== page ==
Hence, in 2002, in accordance with the Stockholm Convention, the workshop on "Environment monitoring of POPs in east Asian countries" was held with the participation of 12 Asian countries namely, Cambodia, Indonesia, Japan, Korea, Malaysia, Mongolia, Philippines, Thailand, Singapore, Vietnam and India.

The OECD has likewise proposed a new Chemical Pesticide Guidelines to help member countries in assessing and reducing pesticide risks to human health and the environment. Recently, Japan complied with the new guidelines by drastically revising its Registration of Chemical Pesticide Regulations based upon the concept of "Positive Listing System of Chemical Pesticides." After enforcement of this new registration guideline, the public has become more aware of the need to be vigilant against the increasing presence of pesticide residues in foods. People are now giving more attention to safe foods cultivated with less/no pesticide use, hence, less pesticide residues.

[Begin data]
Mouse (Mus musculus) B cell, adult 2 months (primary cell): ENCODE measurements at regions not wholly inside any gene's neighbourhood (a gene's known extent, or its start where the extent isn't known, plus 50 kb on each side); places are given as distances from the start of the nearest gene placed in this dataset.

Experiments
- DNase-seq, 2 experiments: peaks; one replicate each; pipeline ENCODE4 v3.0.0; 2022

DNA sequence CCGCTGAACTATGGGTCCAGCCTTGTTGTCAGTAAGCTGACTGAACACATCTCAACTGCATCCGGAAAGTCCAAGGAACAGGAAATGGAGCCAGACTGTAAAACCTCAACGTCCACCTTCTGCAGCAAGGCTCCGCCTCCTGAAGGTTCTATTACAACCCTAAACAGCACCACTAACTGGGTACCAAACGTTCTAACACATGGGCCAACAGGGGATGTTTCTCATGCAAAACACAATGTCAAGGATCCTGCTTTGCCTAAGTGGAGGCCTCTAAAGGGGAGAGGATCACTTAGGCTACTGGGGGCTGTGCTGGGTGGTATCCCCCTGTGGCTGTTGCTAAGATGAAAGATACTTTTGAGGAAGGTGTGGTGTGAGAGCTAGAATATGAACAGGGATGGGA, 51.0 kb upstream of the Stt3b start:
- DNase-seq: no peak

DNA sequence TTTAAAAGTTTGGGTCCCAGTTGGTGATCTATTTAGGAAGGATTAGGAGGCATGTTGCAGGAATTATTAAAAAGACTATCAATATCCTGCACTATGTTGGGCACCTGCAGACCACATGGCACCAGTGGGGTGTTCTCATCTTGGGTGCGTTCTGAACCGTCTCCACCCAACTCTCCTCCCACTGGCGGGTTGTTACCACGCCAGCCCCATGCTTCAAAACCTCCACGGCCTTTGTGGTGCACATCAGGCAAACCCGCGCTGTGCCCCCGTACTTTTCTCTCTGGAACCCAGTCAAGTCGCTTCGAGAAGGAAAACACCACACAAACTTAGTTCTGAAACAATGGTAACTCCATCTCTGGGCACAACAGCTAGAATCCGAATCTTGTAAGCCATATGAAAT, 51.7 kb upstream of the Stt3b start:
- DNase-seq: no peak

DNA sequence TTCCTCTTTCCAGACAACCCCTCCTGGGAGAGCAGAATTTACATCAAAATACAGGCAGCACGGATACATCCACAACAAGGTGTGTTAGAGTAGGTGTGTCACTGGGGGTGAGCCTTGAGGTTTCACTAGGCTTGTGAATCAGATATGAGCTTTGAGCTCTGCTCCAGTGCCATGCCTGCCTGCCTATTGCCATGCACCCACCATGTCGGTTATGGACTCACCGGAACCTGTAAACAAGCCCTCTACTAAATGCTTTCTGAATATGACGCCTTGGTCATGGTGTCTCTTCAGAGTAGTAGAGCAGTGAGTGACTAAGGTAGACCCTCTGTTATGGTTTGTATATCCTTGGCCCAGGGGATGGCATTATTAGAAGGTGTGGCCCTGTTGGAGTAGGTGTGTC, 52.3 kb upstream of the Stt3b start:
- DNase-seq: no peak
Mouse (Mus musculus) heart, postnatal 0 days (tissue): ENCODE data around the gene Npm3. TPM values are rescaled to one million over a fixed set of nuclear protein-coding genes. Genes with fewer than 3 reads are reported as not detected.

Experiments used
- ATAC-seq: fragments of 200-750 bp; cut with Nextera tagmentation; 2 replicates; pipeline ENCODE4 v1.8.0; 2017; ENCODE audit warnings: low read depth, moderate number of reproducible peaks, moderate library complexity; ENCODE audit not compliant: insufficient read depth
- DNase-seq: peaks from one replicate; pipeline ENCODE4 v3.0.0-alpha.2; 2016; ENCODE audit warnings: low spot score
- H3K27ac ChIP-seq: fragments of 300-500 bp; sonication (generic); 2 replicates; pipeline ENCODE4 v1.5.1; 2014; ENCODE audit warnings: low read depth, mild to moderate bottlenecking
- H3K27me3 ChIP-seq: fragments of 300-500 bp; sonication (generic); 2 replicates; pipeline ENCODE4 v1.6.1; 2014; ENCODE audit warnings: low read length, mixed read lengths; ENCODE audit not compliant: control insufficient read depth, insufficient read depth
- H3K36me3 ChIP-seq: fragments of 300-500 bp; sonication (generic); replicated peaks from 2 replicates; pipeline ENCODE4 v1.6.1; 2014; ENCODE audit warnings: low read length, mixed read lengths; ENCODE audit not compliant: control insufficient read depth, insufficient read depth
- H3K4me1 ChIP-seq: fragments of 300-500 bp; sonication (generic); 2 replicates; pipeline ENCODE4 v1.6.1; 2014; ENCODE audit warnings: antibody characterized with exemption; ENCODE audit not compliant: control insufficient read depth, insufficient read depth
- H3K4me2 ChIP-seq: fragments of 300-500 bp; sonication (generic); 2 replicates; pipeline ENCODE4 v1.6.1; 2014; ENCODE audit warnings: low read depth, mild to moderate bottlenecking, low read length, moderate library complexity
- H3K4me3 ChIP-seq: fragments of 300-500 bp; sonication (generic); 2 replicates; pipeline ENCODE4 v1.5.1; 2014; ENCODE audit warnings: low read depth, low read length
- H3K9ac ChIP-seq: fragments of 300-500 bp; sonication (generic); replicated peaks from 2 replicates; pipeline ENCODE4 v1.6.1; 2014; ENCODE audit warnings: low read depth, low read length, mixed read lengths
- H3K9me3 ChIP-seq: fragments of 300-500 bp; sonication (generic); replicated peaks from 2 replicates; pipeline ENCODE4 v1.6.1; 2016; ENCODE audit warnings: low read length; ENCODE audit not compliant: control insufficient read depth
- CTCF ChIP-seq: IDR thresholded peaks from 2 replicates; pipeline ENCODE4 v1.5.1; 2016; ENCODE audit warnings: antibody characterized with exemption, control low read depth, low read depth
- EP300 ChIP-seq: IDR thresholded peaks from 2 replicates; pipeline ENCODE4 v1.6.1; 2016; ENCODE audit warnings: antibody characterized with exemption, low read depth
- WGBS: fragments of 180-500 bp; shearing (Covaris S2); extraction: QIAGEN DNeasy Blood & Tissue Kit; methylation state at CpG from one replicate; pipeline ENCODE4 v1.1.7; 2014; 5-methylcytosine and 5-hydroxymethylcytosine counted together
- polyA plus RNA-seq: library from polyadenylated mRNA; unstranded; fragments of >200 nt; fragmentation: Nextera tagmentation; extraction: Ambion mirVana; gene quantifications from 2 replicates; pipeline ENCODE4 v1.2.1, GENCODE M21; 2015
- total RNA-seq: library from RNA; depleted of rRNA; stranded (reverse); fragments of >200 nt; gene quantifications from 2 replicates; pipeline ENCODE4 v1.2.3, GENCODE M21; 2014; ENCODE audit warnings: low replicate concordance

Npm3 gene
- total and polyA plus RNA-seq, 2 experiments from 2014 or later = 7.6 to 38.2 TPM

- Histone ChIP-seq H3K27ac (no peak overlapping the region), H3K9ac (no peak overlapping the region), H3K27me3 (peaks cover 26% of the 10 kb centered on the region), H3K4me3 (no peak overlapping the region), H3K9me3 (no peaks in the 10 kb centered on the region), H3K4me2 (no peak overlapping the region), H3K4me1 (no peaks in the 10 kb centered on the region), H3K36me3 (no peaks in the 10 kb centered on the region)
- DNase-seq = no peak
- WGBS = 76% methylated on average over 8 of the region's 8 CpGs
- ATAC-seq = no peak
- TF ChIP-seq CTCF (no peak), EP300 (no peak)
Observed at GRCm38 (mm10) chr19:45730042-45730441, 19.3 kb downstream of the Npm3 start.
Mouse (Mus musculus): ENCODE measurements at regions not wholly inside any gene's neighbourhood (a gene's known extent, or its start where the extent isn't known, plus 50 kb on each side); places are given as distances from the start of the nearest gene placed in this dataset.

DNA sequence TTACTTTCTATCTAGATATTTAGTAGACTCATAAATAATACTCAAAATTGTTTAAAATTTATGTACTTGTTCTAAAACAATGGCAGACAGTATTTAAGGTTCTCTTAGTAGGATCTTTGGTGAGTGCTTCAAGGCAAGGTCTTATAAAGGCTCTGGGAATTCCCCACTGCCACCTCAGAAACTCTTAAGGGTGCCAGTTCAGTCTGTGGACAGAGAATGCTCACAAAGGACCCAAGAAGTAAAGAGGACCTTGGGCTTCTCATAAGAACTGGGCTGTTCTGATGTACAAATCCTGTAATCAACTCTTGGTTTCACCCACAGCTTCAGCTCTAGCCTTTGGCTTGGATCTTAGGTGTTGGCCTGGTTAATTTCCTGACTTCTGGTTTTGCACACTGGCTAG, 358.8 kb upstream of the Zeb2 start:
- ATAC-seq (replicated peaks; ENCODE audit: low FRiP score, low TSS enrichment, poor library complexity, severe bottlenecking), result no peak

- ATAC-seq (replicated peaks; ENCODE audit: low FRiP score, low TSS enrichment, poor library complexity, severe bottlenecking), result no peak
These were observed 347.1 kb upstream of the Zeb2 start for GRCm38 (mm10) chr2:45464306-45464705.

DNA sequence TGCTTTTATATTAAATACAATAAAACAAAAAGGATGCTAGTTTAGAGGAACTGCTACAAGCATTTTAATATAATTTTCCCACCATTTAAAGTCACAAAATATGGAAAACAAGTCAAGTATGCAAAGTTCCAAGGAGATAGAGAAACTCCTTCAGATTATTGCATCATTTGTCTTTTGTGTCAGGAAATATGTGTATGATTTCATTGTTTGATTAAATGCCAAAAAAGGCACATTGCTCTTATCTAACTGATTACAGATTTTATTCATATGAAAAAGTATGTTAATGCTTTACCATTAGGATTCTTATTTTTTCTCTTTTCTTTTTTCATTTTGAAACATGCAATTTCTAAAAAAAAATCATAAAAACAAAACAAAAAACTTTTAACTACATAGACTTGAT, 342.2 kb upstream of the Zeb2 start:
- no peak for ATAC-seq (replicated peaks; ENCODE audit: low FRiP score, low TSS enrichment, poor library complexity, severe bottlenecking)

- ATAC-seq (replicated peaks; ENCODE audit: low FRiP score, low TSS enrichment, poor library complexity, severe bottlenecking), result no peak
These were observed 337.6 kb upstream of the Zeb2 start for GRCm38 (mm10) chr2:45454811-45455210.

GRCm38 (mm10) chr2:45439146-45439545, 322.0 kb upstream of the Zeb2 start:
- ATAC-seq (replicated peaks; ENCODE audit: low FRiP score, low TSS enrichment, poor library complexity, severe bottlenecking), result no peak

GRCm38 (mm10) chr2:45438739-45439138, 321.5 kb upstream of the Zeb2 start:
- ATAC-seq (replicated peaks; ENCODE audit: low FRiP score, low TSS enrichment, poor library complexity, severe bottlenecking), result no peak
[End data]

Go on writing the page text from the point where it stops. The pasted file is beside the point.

Regional Forum on Pops

Under intensive farming common in Asian small-scale farmers, pesticide spray to the targeted crops also affects other crops and vise versa. Several short-duration crops are planted not far apart from each other on the same plot. Similarly, relay cropping with short-duration crops is common in vegetable production, particularly under protected cultivation. For such mixed culture and relay cropping, pesticides sprayed to the targeted crops can affect not only other crops on the same plot, but also the succeeding crops due to the short time interval. The pesticides applied to the preceding crops cannot be completely decomposed within the Plant Harvest Interval (PHI), and some are left over in soil, and possibly taken-up by the succeeding crops. Thus, the problem of pesticide residue is closely associated with cropping systems adopted in the region, and this will be more serious for Asian small-scale farmers adopting more intensive/complicated cropping systems under the year-round production.